No cassowary yet, however. One problem is that southern cassowaries aren’t numerous. They live only in the tropical rainforests of northeast Queensland, and only an estimated 1,200-1,500 are left in the wild. Their preferred diet is fallen fruit, and by consuming the fruit and spreading the seeds far and wide in their dung, they perform a vital role in preserving the rainforest plants and trees. Some of the seeds are so large that no other animal can swallow and disperse them. We found a pile of cassowary dung on one of the trails by the cabin, and it was an impressive load.
Still, we had hopes of spotting a cassowary on the drive home. A goodly stretch of the coastline in this area is known as the Cassowary Coast, and we passed at least a dozen road signs alerting drivers to their presence. We detoured to pockets of forest where sightings were reported, including two well-known hotspots, Mission Beach and Etty Bay. No luck. As we reluctantly headed further south, I scanned avidly along both sides of the road. Nope. Sigh.
A week after our departure, Christina emailed me the following: “We couldn’t believe our eyes when late this afternoon a cassowary strolled towards our house with 2 striped chicks in tow! Doesn’t he know that this time of the year there is hardly any fruit in our sclerophyll forest? It appears to have been “Goldfinger”, a young male, whom we first saw 2 1/2 years ago. This would be his first offspring. He was very skittish and didn’t cross the creek.” (Note: Female cassowaries lay 3-5 eggs between June and October. The males then incubate the eggs for approximately 50 days and raise the chicks alone for 9-18 months. Good work, Goldfinger!)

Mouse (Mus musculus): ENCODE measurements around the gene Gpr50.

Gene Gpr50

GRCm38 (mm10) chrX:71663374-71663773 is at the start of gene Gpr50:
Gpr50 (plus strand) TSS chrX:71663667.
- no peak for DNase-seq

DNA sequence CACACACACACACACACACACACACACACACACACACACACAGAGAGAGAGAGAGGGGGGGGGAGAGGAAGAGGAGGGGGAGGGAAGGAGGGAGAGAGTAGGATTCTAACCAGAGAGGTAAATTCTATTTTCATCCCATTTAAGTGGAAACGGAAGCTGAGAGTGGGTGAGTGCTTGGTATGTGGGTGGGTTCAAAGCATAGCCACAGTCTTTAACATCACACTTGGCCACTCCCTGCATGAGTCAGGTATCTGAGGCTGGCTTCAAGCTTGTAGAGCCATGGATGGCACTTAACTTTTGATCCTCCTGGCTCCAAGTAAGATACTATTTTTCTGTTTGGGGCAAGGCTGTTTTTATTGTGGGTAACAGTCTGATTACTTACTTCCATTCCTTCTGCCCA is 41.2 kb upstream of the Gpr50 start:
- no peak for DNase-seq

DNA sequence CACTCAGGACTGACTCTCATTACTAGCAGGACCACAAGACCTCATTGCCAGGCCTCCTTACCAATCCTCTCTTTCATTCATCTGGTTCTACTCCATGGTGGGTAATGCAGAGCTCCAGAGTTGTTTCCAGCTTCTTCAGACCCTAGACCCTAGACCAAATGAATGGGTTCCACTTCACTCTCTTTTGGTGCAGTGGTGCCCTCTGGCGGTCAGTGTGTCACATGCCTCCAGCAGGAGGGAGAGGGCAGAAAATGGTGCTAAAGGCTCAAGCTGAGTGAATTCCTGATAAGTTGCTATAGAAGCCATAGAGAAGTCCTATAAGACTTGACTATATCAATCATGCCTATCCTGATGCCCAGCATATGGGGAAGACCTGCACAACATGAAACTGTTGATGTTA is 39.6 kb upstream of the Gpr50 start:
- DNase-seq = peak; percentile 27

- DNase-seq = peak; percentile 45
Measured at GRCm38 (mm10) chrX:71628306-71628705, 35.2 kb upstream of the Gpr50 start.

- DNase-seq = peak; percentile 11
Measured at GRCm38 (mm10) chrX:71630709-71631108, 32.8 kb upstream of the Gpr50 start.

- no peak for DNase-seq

But a true birder is never daunted, and another visit to the Tablelands is possible. So is encountering the southern cassowary as Corroboree sails further north, whenever that may be. Meanwhile, we ended the trip with 70 bird species, 11 of them lifers, and soaked up the sights, sounds and feels of another amazing part of Australia. Whether on land or sea, I find a tremendous sense of harmony and clarity comes from immersing myself in Nature. Love her, protect her, respect her power. She was here before us. She will be here long after.
*Photos marked with an asterisk are courtesy of Christina and Thomas, Birdwatchers’ Cabin. We highly recommend a visit: https://www.athertontablelandsbirdwatcherscabin.com.au/